Nagasaki, located at Japan’s southwestern edge on the island of Kyushu, is well-known for many things, such as its vibrant Chinatown, history as the foreign gateway to Japan, and atomic bombing site. But if you end your explorations of this coastal town when the sun goes down, you’re only getting half the story.
Any visit to Nagasaki should include a night out or two and not just for the delicious food and drinks, although they’re certainly a part of it. Nagasaki has long had a vibrant night culture and that tradition continues to this day. By heading out into the Nagasaki night, you’re taking part in revelry that goes back at least 400 years.
Shianbashi: Don’t Worry Be Happy
Located not too far from Nagasaki’s Shinchi Chinatown is Shianbashi, the city’s undisputed center for nighttime adventures. Party central for more than 400 years, it was near Maruyama Hanamachi, the famous geisha district. Male revelers out for a night of fun would often find themselves at the bridge on the edge of town deliberating, “Should we go on to Maruyama, or should we go home?” This is how the area got its name, with shian meaning “to deliberate,” and bashi, of course, being “bridge.” The bridge is now long gone, but the town remains.
Modern-day Shianbashi has a charmingly retro vibe and visitors will find everything they need for a boozy night out on the town, from live-music bars and karaoke joints to izakaya.
Don’t worry if you’re not a heavy drinker, as there are plenty of restaurants here too — it’s not known as the gourmet street by locals for nothing. For a deep dive into Nagasaki food culture, try Kagetsu, which has been in business for a whopping 380 years. They specialize in shippoku cuisine, a uniquely Nagasaki blend of European and Japanese flavors. The historical building, complete with garden, is worth the visit alone.
If you’d rather let loose with the locals, try Toriya, a Japanese pub specializing in chicken dishes. For the full party experience, go for a course meal with all-you-can-drink alcohol. À la carte dishes are also available. The adventurous will want to try chicken sashimi, raw poultry that tastes surprisingly like fish.
Once you’re done enjoying yourself for the night, your final port of call should be shime, or the last meal after an evening of drinking. It’s the perfect way to close out the night. And don’t worry if you think you’re full — there’s somehow always room for shime.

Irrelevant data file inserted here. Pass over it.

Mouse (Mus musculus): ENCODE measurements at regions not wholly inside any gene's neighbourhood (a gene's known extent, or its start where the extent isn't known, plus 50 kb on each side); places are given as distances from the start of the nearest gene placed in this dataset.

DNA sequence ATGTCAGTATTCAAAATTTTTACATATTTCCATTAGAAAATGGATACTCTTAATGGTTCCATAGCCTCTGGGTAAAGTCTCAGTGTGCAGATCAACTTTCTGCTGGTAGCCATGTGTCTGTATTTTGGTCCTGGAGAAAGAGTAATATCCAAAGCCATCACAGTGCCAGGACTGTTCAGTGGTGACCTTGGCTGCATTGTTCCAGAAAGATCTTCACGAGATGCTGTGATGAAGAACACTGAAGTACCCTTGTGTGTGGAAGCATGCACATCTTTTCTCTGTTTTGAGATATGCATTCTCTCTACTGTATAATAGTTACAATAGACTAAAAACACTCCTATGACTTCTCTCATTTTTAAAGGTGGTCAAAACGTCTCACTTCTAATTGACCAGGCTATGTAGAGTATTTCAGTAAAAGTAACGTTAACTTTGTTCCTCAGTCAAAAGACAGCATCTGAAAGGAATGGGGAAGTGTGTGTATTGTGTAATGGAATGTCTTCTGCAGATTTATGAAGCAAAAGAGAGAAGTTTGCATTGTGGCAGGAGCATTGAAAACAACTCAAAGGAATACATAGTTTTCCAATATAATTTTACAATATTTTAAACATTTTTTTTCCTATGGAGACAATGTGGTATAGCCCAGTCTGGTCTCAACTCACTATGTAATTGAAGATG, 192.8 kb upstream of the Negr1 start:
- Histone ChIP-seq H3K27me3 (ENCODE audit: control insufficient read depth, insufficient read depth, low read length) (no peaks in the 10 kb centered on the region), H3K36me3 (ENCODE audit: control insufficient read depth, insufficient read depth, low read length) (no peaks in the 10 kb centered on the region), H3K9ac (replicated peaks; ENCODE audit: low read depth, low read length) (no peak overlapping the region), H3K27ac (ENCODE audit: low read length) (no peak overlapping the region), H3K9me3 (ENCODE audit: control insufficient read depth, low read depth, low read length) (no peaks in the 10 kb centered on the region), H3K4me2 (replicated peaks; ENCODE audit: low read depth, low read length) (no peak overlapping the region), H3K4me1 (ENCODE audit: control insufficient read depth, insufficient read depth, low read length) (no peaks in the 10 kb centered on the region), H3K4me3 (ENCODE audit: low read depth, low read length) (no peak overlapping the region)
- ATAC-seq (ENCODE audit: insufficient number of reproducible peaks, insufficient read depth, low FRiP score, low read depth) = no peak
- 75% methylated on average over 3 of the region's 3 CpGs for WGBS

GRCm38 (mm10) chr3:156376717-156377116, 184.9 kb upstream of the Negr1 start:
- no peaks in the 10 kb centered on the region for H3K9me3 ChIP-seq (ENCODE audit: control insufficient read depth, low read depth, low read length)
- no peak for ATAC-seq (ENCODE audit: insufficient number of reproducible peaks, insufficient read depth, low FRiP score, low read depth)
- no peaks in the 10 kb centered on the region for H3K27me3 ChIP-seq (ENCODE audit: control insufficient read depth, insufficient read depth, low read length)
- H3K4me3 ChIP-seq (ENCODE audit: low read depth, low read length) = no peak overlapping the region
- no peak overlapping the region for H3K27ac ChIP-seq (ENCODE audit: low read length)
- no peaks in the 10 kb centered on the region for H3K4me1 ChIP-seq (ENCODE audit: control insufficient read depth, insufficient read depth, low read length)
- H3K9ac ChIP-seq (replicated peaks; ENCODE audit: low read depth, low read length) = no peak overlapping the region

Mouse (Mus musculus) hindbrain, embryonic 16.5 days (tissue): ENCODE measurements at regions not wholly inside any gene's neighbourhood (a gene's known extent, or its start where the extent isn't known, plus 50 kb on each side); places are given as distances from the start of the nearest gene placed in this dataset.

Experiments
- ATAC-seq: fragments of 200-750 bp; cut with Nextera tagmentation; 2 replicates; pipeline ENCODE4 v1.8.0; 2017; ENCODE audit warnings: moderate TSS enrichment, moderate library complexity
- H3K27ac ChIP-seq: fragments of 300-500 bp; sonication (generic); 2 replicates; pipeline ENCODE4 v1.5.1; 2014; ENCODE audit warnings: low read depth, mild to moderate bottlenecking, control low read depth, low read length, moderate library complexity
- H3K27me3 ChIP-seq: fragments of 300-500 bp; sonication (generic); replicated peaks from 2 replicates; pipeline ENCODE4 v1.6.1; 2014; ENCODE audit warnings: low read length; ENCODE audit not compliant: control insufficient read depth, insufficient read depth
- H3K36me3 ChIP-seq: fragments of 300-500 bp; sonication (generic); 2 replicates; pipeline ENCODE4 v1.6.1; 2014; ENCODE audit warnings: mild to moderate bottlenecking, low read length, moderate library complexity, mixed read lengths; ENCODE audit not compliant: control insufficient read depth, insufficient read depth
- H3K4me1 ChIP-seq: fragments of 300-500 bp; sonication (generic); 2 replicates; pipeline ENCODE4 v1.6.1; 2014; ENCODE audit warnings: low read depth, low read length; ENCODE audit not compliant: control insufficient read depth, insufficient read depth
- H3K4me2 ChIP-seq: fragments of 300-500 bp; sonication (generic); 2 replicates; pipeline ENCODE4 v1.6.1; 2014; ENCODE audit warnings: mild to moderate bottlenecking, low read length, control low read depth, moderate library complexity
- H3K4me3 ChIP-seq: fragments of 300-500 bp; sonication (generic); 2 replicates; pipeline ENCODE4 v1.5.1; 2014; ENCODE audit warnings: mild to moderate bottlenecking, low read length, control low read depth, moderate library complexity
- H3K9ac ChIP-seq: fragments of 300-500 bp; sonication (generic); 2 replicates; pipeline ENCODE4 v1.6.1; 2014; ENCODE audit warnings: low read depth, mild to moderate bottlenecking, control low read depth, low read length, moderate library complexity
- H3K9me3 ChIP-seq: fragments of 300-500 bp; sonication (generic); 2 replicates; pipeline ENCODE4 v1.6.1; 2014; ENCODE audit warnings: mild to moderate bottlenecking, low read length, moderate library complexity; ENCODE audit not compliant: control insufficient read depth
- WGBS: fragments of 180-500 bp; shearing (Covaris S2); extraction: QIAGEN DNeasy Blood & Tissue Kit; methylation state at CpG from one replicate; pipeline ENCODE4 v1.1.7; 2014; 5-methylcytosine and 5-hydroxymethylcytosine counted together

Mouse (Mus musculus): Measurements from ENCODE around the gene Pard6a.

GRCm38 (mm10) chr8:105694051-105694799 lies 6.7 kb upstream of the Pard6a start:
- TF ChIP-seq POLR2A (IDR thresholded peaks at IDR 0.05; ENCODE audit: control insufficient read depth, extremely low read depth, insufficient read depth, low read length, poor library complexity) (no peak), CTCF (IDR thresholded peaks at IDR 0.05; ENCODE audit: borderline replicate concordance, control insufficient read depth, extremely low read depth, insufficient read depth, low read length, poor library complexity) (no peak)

The standard shime experience is ramen, and there’s no better place to experience this than Sanpachi Ramen. In business since 1963, Sanpachi Ramen offers a variety of noodles, including Nagasaki’s take on tonkotsu ramen. There’s also champon, one of Nagasaki’s regional delicacies. Invented in nearby Chinatown, champon is a filling combination of tonkotsu soup, pork and a heaping helping of vegetables. Sanpachi also does another local specialty, saraudon, which is a heavenly plate of crispy noodles topped with Chinese-style pork and vegetables.
You may not think of onigiri as being an end-of-the-night snack but Kaniya could change your mind about that. Kaniya offers over 30 types of onigiri filling, with everything from standards like pickled plum and salmon to more unorthodox fare like curry soboro ground chicken and tenkasu, tempura batter crumbs. With over 50 years of history, the much-loved shop has a loyal customer base. Just look for the long line. In Japan, if there’s a long line, you know it’s going to be good.
Dejima Wharf: A Feast For Both The Mouth And Eyes
When Japan closed its borders to the outside world in the Edo period, it left one door open: Dejima. A small island in Nagasaki with a cadre of live-in Dutch merchants, it was the lone entry point for European goods and culture. Dejima is a must-see site, of course, but nearby Dejima Wharf offers several must-eat and must-drink options for when your sightseeing is done.
As the name suggests, Dejima Wharf is a port area. With a variety of restaurants that reflect the multicultural history of Nagasaki — there’s everything here from Western to Chinese to Japanese — you’re sure to find something tantalizing to eat. The port atmosphere makes it all the more special. After all, there’s nothing finer than enjoying a drink while gazing out at the scenery of Nagasaki Bay.
For more travel inspiration, visit the Discover Nagasaki website.